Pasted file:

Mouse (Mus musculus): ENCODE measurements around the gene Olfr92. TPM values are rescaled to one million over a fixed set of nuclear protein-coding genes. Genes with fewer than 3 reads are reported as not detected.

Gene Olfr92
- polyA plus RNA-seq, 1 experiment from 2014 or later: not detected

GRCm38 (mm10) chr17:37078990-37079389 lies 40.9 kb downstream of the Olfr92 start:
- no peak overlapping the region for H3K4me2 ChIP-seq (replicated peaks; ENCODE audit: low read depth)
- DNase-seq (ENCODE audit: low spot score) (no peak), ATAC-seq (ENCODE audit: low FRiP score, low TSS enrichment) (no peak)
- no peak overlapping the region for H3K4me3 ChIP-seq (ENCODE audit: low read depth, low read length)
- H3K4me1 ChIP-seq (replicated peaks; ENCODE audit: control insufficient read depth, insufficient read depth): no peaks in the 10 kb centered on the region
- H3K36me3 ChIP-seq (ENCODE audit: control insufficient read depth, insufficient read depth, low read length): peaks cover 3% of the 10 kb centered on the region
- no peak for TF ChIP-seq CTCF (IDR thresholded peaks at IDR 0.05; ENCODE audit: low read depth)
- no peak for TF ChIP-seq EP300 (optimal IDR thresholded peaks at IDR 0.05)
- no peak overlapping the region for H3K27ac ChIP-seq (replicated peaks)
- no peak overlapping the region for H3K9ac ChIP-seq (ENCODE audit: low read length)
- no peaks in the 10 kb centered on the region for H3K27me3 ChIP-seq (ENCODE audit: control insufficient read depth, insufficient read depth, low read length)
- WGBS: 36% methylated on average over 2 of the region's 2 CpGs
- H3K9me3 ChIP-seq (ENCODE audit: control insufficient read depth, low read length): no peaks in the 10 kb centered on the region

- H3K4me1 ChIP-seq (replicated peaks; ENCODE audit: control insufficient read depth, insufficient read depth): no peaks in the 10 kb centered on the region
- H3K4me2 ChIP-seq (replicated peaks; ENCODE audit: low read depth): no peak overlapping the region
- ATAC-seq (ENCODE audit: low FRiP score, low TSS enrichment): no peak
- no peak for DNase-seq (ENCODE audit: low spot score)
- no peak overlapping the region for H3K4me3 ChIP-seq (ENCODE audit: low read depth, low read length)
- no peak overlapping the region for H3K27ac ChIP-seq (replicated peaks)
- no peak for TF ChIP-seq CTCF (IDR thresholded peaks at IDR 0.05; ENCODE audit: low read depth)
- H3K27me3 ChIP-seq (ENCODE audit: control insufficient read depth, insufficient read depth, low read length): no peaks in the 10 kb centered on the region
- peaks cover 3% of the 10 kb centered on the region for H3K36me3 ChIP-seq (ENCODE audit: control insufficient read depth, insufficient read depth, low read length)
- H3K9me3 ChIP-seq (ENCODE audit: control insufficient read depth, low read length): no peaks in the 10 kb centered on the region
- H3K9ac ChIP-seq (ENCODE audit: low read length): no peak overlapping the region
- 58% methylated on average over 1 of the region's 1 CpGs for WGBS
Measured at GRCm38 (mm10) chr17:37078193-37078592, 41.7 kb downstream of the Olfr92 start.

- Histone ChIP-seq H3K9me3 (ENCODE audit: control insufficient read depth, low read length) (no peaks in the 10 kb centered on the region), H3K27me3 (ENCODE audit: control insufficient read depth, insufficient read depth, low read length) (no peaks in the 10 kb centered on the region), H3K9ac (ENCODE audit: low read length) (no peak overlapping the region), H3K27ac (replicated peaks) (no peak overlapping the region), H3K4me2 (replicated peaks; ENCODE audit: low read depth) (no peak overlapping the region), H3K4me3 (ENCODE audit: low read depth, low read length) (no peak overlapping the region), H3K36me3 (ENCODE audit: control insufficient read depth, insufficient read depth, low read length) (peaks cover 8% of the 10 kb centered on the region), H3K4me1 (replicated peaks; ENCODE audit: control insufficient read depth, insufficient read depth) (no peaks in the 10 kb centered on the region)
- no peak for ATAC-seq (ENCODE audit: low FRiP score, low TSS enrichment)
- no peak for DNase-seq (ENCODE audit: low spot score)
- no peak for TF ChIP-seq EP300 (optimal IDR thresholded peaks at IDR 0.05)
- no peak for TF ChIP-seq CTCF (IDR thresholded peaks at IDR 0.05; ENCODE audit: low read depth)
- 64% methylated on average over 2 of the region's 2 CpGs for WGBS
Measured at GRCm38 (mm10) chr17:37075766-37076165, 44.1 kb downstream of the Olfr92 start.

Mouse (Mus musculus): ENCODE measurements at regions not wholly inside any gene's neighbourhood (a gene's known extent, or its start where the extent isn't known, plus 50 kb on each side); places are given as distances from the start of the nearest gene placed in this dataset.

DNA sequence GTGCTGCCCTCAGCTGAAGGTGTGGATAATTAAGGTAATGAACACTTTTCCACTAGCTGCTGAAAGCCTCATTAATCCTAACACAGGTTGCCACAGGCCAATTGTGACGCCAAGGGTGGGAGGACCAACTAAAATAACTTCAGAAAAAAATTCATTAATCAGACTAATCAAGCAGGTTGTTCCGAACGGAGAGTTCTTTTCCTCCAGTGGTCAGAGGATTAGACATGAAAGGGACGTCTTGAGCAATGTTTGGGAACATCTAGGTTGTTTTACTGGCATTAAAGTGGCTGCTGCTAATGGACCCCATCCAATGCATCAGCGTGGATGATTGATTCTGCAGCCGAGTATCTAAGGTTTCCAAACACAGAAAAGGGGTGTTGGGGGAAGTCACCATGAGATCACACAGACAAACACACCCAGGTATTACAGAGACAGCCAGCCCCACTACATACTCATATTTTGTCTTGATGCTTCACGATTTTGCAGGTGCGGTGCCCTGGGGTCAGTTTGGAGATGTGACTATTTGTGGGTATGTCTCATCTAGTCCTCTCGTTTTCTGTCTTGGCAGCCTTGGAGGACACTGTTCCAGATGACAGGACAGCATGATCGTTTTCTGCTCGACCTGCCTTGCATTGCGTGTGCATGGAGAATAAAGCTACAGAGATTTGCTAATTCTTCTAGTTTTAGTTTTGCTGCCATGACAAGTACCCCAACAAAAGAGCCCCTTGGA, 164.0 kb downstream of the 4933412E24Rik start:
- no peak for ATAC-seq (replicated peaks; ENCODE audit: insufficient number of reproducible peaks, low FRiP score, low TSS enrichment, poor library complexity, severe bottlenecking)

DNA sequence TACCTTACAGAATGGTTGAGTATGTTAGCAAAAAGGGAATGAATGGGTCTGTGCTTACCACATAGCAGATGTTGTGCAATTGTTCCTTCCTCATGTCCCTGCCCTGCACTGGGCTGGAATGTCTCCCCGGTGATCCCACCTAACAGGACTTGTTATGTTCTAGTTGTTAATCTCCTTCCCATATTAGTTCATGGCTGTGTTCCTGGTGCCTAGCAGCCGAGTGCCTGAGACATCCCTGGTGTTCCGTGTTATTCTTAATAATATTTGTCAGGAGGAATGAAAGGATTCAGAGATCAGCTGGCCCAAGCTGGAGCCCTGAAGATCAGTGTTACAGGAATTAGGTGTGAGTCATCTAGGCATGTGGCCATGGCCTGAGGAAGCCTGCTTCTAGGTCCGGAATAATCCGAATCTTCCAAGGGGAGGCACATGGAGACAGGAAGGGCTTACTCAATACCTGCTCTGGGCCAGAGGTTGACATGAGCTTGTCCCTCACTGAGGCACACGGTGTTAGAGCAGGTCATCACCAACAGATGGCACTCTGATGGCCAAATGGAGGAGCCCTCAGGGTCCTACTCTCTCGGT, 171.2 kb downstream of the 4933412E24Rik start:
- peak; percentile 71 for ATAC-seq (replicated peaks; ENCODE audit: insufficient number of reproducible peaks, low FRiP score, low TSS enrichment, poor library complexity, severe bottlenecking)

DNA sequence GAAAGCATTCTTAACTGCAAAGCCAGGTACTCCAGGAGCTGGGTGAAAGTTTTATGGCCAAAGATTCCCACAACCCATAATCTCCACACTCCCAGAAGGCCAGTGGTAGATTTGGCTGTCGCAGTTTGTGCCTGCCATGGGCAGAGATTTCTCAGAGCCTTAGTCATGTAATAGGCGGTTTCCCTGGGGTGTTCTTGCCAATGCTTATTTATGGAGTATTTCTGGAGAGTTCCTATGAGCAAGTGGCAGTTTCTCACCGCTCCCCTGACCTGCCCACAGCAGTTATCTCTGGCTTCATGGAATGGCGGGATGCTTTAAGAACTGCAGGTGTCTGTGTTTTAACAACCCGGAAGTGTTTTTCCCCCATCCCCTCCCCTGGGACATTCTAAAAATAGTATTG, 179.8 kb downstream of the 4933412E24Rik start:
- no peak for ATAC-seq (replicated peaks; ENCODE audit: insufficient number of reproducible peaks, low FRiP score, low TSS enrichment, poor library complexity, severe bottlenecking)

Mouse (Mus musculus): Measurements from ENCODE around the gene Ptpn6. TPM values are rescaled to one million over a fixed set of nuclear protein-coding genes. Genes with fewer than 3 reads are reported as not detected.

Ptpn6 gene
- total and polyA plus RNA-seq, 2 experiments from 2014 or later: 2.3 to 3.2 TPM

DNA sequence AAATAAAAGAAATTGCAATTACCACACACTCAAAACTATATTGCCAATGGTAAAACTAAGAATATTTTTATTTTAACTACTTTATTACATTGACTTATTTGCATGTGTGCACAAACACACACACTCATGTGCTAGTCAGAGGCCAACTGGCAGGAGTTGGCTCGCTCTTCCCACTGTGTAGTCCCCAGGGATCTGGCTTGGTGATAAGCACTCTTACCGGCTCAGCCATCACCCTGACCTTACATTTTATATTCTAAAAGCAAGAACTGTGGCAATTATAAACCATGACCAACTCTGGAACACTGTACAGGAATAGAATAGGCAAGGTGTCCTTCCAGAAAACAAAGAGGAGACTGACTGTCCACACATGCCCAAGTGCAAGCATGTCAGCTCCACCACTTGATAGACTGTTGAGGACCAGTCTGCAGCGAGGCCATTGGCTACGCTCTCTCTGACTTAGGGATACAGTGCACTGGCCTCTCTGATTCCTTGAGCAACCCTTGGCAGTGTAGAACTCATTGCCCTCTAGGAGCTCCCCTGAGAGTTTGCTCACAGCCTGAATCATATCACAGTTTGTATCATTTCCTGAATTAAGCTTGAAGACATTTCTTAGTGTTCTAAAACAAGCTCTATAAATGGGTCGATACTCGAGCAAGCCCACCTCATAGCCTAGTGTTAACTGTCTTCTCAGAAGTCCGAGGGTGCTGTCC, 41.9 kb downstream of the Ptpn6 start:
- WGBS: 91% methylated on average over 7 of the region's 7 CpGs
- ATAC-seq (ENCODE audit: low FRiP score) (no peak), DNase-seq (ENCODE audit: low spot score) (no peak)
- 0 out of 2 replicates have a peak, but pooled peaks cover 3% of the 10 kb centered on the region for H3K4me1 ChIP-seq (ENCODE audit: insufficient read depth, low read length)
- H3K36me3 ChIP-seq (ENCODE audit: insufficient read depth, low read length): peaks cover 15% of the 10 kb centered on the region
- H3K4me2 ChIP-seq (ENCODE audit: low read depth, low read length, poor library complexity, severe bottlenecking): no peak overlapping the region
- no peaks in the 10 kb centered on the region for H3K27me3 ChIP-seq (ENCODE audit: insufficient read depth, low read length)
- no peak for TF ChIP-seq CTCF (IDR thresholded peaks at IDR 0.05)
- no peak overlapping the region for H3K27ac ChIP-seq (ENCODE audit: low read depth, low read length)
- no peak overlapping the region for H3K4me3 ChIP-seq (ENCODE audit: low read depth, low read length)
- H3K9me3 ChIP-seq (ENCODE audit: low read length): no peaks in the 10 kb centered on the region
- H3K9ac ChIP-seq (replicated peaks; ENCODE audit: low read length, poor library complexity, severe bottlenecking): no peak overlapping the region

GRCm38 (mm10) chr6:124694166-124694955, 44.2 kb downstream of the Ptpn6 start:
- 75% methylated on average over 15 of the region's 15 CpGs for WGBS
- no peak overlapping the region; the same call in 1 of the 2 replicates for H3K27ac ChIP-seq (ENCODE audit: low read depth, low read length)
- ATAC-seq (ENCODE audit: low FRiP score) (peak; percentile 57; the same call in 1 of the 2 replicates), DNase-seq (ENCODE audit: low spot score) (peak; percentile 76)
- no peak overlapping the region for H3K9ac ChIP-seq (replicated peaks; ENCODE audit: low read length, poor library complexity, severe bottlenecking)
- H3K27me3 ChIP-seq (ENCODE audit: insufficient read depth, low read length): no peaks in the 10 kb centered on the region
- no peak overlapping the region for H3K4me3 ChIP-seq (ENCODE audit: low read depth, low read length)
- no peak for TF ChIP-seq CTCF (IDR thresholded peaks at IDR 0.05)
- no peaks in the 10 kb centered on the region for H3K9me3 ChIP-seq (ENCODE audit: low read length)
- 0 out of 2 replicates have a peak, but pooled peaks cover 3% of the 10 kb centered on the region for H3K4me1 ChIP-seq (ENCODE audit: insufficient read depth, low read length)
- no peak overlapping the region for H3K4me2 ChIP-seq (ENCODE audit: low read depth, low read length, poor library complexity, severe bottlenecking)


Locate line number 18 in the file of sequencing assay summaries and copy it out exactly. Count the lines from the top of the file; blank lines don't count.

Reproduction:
- H3K4me2 ChIP-seq (replicated peaks; ENCODE audit: low read depth): no peak overlapping the region